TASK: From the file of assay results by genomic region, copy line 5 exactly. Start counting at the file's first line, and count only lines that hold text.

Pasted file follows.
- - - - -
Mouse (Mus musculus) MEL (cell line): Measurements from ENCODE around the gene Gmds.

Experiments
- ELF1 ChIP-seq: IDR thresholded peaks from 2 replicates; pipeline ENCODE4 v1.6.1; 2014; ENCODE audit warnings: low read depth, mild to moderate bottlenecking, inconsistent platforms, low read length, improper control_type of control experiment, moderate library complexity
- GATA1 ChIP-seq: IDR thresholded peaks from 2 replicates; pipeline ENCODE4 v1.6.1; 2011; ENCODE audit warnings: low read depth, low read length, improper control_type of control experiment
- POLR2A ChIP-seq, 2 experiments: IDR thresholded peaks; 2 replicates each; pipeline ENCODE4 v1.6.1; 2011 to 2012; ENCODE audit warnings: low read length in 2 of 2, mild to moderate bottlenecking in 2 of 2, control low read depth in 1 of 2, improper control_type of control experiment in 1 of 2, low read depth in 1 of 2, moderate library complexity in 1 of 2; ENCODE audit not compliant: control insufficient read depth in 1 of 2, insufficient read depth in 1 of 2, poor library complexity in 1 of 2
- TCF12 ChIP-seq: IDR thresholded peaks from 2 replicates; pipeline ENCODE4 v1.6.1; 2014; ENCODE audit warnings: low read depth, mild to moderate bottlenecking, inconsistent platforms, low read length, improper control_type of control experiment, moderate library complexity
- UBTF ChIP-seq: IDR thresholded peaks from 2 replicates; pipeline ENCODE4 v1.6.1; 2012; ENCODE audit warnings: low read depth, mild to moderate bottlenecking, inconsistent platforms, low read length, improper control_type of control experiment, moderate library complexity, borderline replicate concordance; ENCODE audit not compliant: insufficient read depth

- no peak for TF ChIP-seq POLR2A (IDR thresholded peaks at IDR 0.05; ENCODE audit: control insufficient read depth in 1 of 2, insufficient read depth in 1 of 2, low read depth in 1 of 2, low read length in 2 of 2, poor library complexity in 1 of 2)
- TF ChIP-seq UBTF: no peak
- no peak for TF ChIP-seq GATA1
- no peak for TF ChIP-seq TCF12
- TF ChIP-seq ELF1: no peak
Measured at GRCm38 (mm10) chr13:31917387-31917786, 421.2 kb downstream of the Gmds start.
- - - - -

- POLR2A ChIP-seq, 2 experiments: IDR thresholded peaks; 2 replicates each; pipeline ENCODE4 v1.6.1; 2011 to 2012; ENCODE audit warnings: low read length in 2 of 2, mild to moderate bottlenecking in 2 of 2, control low read depth in 1 of 2, improper control_type of control experiment in 1 of 2, low read depth in 1 of 2, moderate library complexity in 1 of 2; ENCODE audit not compliant: control insufficient read depth in 1 of 2, insufficient read depth in 1 of 2, poor library complexity in 1 of 2